A:    Having lower rate tiers will reduce revenue impacting pro forma.  For example, adding a 250x250Mb tier at $75.95 with 30% of subscribers taking service, thus reducing the 1G number of subscribers, impacts pro forma in that positive annual cash flow is not achieved until year 20 versus current pro forma at year 6.  Also, Mont Belvieu only has the 1G tier and has achieved an uptake of around 70%.  (Reference: Courtney Violette and Scott Moehnke, Magellan Advisors)

Q:   What is the basis for the amount in the operating reserve fund? How does this work into the cash flow?
A:     Fund is adjusted in order to keep at least two months of current year’s operating expenses in reserve.  Cash flow is impacted by amount placed into reserve.  Less in reserve equates to more in cash balance and vice versa.  (Reference: Courtney Violette and Scott Moehnke, Magellan Advisors)

Q:    How does new funding fit into the Borrowing Summary?
A:    New funding in Pro Forma is directly pulled from the year-to-year totals in the Total to Be Financed section in Borrowing Summary tab.  (Reference: Courtney Violette and Scott Moehnke, Magellan Advisors)

Q:    What is the source for Working Capital?
A:     Working capital can be a line-of-credit or a loan.  (Reference: Courtney Violette and Scott Moehnke, Magellan Advisors)

Q:    What is the additional working capital? How does this fit into the calculations?
A:     Monies added to Pro Forma to try and ensure an End-of-Year positive cash flow.  Any amount added to Working Capital is assumed to be a loan with a 15 year term.  Pro Forma reduces End-of-Year Cash by amount of Working Capital principal and Interest in the following years.  (Reference: Courtney Violette and Scott Moehnke, Magellan Advisors)

Q:   The model indicates that there is cash available earlier that could be used to pay off the reserve loan.  Can we assume a minimum cash reserve with the excess going to pay back the reserve loan?
A:   The City can use its free cash from the Broadband Operation to payoff any series of debt it so chooses.  (Reference: Courtney Violette and Scott Moehnke, Magellan Advisors)

Q:    How many years and which years into the project will the City have to cover any shortfalls via an interfund loan (including interest) or another resource?
A:    Response is based on model (dated June 26, 2020) with Lucas purchasing materials; 55% residential uptake; $115.95 1GB rate. Model contains 1.8M in interfund loans spanning three years.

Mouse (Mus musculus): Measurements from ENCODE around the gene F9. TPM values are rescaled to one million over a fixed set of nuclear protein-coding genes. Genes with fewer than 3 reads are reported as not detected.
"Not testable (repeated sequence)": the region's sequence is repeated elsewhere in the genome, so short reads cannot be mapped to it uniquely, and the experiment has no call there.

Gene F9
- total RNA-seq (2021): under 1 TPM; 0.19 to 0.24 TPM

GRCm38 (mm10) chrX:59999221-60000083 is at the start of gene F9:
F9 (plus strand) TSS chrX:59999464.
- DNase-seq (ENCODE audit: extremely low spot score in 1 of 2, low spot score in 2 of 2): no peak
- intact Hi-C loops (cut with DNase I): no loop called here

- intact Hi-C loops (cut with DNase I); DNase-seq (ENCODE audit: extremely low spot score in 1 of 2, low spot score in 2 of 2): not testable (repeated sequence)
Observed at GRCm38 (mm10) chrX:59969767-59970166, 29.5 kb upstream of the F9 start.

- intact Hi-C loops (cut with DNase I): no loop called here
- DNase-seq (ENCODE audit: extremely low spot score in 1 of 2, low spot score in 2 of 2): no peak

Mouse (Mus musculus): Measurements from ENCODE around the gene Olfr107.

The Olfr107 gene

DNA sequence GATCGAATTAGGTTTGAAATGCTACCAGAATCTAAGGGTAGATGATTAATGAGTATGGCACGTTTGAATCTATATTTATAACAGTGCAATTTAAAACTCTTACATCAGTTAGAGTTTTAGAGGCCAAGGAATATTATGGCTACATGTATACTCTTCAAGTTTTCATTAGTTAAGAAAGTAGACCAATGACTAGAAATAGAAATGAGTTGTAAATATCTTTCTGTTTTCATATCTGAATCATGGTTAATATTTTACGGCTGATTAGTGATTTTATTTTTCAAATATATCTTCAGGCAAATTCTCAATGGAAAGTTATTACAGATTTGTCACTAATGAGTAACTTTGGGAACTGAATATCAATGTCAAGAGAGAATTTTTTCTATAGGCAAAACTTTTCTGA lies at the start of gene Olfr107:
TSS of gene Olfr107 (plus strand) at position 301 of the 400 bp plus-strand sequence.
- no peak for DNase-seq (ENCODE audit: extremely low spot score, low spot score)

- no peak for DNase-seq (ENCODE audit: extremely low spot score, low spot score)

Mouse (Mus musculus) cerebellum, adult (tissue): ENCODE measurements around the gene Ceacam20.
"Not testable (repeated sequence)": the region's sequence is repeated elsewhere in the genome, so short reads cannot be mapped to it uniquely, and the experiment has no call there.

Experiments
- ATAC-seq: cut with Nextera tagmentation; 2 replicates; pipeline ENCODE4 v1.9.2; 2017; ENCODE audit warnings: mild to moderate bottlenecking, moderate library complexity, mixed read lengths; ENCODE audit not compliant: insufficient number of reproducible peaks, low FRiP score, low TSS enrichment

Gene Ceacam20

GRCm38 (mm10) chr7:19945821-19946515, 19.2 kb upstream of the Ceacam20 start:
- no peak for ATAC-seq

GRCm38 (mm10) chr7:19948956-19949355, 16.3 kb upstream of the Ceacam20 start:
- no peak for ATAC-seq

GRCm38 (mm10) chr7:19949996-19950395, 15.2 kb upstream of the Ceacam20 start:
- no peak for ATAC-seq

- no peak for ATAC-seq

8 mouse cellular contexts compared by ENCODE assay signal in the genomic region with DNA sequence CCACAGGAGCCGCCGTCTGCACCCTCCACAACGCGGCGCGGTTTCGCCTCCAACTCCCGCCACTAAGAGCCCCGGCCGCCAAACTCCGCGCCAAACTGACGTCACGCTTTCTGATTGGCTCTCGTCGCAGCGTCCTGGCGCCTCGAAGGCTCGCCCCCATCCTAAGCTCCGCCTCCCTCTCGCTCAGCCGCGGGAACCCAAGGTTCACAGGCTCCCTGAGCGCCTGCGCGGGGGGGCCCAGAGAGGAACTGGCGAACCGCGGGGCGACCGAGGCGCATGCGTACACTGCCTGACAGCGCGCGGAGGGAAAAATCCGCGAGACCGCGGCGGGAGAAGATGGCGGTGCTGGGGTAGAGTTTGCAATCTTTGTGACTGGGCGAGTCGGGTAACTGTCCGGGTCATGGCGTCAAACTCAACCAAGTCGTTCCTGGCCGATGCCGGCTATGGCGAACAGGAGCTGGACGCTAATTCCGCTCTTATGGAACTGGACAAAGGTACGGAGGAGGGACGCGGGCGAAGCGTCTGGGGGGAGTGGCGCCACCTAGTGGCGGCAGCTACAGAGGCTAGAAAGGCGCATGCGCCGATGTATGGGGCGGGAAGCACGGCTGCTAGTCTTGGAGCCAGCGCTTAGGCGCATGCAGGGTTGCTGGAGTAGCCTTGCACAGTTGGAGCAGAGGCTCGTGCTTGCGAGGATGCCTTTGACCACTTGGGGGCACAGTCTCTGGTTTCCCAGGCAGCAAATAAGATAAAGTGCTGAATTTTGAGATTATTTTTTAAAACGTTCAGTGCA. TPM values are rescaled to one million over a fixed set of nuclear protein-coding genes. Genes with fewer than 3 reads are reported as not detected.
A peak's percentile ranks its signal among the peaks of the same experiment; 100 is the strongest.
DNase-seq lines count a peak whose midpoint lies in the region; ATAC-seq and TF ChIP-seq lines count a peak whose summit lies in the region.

• $550K year 3
  • $900K year 4
  • $400K year 5

(Reference: Courtney Violette and Scott Moehnke, Magellan Advisors) [Note: The financial model has since been updated to reflect new changes. Refer to the most recent pro forma in the financial model and broadband feasibility study.]

Q:   Terminology in the Cash Flow section of model is confusing, “End of Year Cash Flow Final” – is this end of year cash or the cash flow?
A:    Pro forma shows two End of Year cash totals.  (1) Running cash balance from year to year PRIOR to any working capital or City contributions applied; (2) Running cash balance from year to year including any City contributions and working capital principal and associated interest.  (Reference: Courtney Violette and Scott Moehnke, Magellan Advisors)

Q:   Cost of Service, Line 28, Network & Head-end Maintenance – Assumption?
A:    Annual Op-Ex costs based on 8% of equipment costs.  (Reference: Courtney Violette and Scott Moehnke, Magellan Advisors)

Q:   Cost of Service, Line 45, Direct Internet Access and Line 49, 10GB Ethernet Transport –What is this? How determined? Why is there no escalation in the cost?
A:   Costs based on discussions between Magellan network expert and vendors for the above services dependent on amount of bandwidth expected.  Costs for these services historically remain the same or go down at each new contract.  (Reference: Courtney Violette and Scott Moehnke, Magellan Advisors)

Q:    What is the geography of the 2 zones?
A:    Zones are based on number of subscribers and not physical zones.  (Reference: Courtney Violette and Scott Moehnke, Magellan Advisors)

Q: Assumes 55% – do we have metrics we can use in addition to Mont Belvieu?
A:            Mont Belvieu TX – 70% within 24 months

Waverly IA – 50% within 18 months
Newport TN – 40% within 24 months
Hudson OH – 40% within 24 months
Indianola IA – 40% within 24 months

(Reference: Courtney Violette and Scott Moehnke, Magellan Advisors)